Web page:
Ambulance Scandal: Finance Ministry Acted Upon 'Order From Above'
A former Deputy Minister of Finance, Cassiel Ato Forson, has confirmed that his Ministry authourised the purchase of the defective national ambulances following a directive from the Ministry of Health to do so.
“I want to put on record that the Ministry of Finance only acted upon instruction from the Ministry of Health to issue a sight Letter of Credit on their behalf, utilising MOH 2014 budgetary allocations,” he said on his Facebook page.
Mr. Forson made the comments in reaction to revelations that some 30 ambulances purchased were not fit for the purposes for which they were procured.
Health Minister, Kwaku Agyemang-Manu, who led a group of journalists to inspect the ambulances last week, noted that although it has been established that the 30 ambulances supplied by Big Sea Ltd were defective, an amount of €2.4 million had been disbursed from the consolidated fund to pay for the ambulances.
Read More: 'Don't Blame Me For Payment In The Purchase Of ‘Useless’ Ambulances'
He further described the ambulances as “sprinter buses fitted with kitchen panels”.
The 30 were the first of 200 ambulances procured by the Government of Ghana through Big Sea Trading LLC in a contract signed on 19 December, 2012.
Read Ato Forson’s full comments below.
“I have become aware of a series of media reportage indicating that I, Cassiel Ato Forson, acting as the Deputy Finance Minister, authorised payment for some defective ambulances 'procured' in 2014 by the Ministry of Health. I want to put on record that the Ministry of Finance only acted upon instruction from the Ministry of Health to issue a sight Letter of Credit on their behalf, utilising MOH 2014 budgetary allocations.
“Subsequently, as is laid down practice, the Ministry of Finance requested the Controller and Accountant General's Department to pay for the bank charges accrued to the Bank of Ghana as a result of the issuance of letters of credit on behalf of the Ministry of Health. It must be noted that the beneficiary of the payment is Bank of Ghana, which charges government for many financial service--as commercial banks do for their clients.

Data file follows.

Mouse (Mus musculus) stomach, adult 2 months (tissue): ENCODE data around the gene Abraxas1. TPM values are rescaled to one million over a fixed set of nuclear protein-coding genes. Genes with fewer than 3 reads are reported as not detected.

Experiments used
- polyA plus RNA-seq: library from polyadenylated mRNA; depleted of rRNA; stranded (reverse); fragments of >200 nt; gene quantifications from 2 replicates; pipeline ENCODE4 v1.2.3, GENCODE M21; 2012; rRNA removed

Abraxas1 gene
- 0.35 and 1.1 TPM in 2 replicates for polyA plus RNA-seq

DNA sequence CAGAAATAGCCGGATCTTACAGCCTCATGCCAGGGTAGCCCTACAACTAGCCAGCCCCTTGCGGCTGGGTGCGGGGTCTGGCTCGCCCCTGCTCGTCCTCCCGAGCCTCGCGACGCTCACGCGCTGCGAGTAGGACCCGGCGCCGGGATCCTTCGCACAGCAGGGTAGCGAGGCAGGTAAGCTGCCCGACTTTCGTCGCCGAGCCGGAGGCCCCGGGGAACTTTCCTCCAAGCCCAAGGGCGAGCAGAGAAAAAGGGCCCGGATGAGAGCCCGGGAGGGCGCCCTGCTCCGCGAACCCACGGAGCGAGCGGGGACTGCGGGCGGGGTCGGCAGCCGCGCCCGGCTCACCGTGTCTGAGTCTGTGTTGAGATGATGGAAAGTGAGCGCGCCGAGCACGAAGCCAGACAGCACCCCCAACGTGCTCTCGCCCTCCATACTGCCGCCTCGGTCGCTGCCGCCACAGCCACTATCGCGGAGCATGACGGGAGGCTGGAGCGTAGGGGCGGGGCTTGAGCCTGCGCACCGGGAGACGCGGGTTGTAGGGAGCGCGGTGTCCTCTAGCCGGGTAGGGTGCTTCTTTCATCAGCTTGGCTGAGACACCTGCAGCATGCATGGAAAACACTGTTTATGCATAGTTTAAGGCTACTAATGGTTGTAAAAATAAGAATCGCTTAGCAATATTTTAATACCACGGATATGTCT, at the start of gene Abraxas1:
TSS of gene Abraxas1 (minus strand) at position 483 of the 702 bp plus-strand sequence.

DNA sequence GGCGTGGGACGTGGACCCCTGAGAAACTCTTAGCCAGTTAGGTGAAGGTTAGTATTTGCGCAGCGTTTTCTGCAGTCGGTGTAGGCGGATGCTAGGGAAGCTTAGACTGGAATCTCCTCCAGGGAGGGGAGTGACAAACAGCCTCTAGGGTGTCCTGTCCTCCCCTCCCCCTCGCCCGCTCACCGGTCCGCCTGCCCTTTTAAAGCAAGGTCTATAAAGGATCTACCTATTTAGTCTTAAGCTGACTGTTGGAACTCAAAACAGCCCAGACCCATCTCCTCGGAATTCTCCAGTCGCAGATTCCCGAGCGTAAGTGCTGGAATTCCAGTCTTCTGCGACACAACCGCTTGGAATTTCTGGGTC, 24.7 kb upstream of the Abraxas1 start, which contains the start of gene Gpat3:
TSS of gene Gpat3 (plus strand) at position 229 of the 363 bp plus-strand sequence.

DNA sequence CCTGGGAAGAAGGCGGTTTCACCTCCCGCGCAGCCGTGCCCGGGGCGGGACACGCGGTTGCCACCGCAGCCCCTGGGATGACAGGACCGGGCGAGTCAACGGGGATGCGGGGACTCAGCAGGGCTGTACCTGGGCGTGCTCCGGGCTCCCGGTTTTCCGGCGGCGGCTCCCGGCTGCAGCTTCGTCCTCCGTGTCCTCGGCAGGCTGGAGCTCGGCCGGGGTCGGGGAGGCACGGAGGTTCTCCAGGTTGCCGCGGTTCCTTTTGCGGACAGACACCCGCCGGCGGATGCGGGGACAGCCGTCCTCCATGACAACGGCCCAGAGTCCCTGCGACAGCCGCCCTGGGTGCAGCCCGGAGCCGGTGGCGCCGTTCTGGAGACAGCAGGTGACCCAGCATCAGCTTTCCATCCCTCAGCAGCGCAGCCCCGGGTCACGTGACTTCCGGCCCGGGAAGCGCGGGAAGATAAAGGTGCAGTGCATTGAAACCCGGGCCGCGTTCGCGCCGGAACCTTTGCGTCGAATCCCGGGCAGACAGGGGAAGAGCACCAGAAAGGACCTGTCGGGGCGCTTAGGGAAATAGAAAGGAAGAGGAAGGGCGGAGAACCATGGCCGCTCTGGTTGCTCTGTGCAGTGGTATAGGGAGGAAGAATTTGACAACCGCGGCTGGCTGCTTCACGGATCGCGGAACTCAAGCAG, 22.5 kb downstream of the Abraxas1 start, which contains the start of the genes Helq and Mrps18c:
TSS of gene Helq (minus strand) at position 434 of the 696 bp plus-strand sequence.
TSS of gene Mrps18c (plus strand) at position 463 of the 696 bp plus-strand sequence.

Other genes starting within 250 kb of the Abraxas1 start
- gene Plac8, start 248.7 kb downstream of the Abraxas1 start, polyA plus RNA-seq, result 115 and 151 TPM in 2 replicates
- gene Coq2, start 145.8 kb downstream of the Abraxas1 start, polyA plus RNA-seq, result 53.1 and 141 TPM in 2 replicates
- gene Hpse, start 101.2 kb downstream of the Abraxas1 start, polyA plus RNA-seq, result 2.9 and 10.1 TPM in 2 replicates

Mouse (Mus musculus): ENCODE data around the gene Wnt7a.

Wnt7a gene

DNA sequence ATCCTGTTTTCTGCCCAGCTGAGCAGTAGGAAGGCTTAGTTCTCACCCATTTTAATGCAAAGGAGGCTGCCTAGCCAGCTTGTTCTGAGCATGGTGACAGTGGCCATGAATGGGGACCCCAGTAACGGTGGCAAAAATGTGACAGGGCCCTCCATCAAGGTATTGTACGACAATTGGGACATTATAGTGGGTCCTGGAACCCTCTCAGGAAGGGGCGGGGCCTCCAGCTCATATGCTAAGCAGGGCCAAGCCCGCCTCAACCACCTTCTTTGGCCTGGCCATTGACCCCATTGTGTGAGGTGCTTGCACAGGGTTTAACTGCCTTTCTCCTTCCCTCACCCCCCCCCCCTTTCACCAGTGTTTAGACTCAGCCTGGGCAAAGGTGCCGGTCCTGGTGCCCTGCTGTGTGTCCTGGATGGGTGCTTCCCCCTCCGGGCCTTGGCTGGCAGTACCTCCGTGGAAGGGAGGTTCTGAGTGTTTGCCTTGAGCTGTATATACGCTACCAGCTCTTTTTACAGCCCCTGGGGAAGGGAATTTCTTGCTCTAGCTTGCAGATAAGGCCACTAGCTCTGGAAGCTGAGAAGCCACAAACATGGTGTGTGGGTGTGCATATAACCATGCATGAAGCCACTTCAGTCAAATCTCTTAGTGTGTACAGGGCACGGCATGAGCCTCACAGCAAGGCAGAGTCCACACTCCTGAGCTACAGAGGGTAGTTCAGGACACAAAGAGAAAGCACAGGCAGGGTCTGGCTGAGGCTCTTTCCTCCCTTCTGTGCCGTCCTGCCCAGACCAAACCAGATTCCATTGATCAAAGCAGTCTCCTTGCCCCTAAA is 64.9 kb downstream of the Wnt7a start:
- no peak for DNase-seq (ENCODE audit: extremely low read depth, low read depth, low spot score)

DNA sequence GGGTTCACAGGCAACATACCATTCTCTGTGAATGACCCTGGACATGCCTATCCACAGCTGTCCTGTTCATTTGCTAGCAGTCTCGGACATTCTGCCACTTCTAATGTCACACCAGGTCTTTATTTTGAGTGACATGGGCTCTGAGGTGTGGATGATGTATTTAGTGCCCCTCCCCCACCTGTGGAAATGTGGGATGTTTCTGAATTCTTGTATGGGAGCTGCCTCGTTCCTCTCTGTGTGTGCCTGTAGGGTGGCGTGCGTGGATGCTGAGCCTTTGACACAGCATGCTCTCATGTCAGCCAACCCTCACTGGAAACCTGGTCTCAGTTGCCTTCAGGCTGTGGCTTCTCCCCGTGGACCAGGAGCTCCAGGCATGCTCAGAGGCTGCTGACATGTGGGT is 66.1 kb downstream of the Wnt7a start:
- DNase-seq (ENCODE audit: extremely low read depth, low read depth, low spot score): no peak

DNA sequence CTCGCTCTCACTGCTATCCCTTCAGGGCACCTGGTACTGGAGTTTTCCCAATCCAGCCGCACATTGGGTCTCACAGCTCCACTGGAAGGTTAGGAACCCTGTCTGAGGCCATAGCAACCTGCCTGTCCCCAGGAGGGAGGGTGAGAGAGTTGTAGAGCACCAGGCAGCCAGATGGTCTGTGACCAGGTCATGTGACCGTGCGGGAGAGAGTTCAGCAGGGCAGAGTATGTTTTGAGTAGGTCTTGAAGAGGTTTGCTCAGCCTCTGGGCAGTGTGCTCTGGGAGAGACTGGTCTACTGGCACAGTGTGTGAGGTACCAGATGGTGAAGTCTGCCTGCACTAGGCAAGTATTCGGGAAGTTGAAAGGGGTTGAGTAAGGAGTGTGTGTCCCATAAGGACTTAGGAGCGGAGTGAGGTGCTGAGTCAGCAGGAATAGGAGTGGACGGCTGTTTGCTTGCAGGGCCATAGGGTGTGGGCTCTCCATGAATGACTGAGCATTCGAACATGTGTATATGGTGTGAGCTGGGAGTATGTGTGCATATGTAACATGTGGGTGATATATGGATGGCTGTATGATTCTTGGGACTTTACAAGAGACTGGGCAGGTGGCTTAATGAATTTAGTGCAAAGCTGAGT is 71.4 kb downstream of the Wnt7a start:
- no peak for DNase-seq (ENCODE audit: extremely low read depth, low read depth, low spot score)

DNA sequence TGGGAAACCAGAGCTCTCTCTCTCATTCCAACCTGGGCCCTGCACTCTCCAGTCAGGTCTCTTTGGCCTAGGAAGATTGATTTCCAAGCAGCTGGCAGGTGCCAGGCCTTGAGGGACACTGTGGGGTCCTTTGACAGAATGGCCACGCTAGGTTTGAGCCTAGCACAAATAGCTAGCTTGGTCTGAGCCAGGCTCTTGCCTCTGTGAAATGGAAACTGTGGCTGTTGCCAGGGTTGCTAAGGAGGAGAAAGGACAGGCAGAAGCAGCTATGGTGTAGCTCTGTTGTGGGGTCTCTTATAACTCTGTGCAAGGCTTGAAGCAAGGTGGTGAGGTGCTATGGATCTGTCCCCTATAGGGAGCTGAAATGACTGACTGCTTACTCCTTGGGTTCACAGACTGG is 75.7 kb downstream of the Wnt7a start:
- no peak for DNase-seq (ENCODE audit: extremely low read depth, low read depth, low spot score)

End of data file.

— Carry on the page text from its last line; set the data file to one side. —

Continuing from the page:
“It is important to note that letters of credit issued by the Bank of Ghana are only a guarantee for payment and not payment in itself. It is only when the supplier fulfils their part of the obligation under the contract that payment will be made from the budgetary allocation of the Ministry requesting the opening of the LC. The Ministry of Finance does not have the technical competency to evaluate and reject the contract of service or supply from sector or technical ministries.
“In modern business practice, a Letter of Credit (LC), also known as a Documentary Credit, is a written commitment by a bank issued after a request by an importer (foreign buyer) that payment will be made to the beneficiary (exporter) provided that the terms and conditions stated in the LC have been met, as evidenced by the presentation of specified documents.
“At Sight — A credit that the announcer bank immediately pays after inspecting the carriage documents from the seller. Note, in both cases, that the underlying contract and specifications are agreed between the buyer and seller, not the paying institutions acting on their behalf. Finally, I, Cassiel Ato Forson, acting as Deputy Minister of Finance then, NEVER made PAYMENT to BIG SEAS for the supply of ambulances.”
Story by Ghana | Myjoyonline.com